Storz Performance make some awesome parts and conversion kits. Both of the two Storz examples have been fitted with their XR1200 conversion kit which not only looks pretty snazzy but also cranks up the Harleys performance while shaving off a total of 83lbs. Highlights of the kit include an aluminum tank, fiberglass tail-section, side-covers and rear-fender, a wider rear-tire, actual rearsets, a BUB XR-style exhaust, inverted forks, and new brakes and rotors. Though each part of the kit can be purchased separately, the sum of all of the Storz components make for what is a much more impressive performance from the American machine.
The Ventura, California-based Storz Performance has been operating since 1980. Steve Storz – the Storz of Storz Performance – spent three years in the 1970’s as a racing mechanic for the Harley-Davidson factory dirt track team. As a result, the tuning services, aftermarket parts and full on conversation kits (like their XR1200 conversion kit on these examples) offered by the Southern California shop are all of an incredibly high pedigree. A quote from Steve on the shop’s website reads: “Racing does not tolerate the imprecise nor does it reward those who place style before function. The work ethic of racing is woven into everything we produce here at Storz Performance.” A noteworthy offering of theirs is a Ceriani X Storz fork which was used in Dennis Manning’s BUB Streamliner to clock his September ’06 land-speed record of 350.88mph.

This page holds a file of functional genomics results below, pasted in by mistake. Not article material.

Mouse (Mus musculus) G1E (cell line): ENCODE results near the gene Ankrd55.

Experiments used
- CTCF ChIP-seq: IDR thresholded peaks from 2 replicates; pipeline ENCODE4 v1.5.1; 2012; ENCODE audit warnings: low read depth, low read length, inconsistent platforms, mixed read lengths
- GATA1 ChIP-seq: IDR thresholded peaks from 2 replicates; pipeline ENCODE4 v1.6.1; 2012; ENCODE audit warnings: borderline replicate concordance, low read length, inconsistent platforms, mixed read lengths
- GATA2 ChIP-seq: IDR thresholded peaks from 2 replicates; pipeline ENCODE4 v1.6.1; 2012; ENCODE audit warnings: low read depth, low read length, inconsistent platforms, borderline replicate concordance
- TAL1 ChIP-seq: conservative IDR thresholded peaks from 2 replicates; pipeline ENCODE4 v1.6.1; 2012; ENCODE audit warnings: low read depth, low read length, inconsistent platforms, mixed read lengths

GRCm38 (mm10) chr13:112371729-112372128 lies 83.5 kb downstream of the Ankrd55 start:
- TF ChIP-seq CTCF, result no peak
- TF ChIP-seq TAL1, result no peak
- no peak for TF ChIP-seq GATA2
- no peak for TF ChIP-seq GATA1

The first of the two custom Storz Street Tracker examples is from 2005 and has only 2000 miles on its odometer. This example wears bright orange paint digs with juxtaposing dark blue airbrushed sections on the tank and tail and well as black sections on the tail’s sides. The Harley-Davidson-lettering on the tank is a slightly lighter (albeit it could just be the angle or lighting) but nonetheless matching airbrushed or foiled blue that are closer to the color of the bike’s electric blue rims. The exhaust on this example is a chrome tracker-style unit and seat is made from some type of textured material. This 12-year-old bike’s condition is flawless.
The other example is a black 2006 Storz Street Tracker with a tracker-style (what appears to be made from) aluminum exhaust. Other than the engine, exhaust, and fork – and tank which sports some exposed aluminum – everything has been blacked out, contrasting well with the aforementioned bare metal and dark metallic grey stripe painted on the seat and tank. From the photos the bike looks to be showroom clean (it’s in a showroom after all…) despite its having 4,000 miles on the odo. The seller says over $30,000 went into this build and with so few miles, this is actually a pretty great chance to get a really competent custom Harley (or two) complete with one-off paint job and complete Storz kit for a relatively good price.
In addition to the two Harley-Davidson examples, there is also a Storz Ducati/Sportster based custom. Though Storz Performance’s bread and butter appears to be Harley’s the the 37-year-old shop also manufacturers and sells parts for Buells, (obviously) Ducati’s, and Japanese bikes. The add indicates the Ducati example is over 1,000cc’s and that it’s from 2006 but that’s literally all the information provided aside from the bike’s price and location. Perhaps someone in the comments could identify what Ducati parts are used on this build.
The seller does say multiple-bike purchase discounts are available for anyone looking to bag more than one of these examples. You can find the black 2006 Storz Street Tracker for in Los Angeles, California with a price of $19,000 on craigslist and $15,000 on the Moto Attic site. The orange 2005 Storz Street Track is also for sale on craigslist in Los Angeles at the Moto Attic where again it’s $19k on craigslist but $15k on the Moto Attic site. The Ducati custom is for sale at the Moto Attic for $18,000.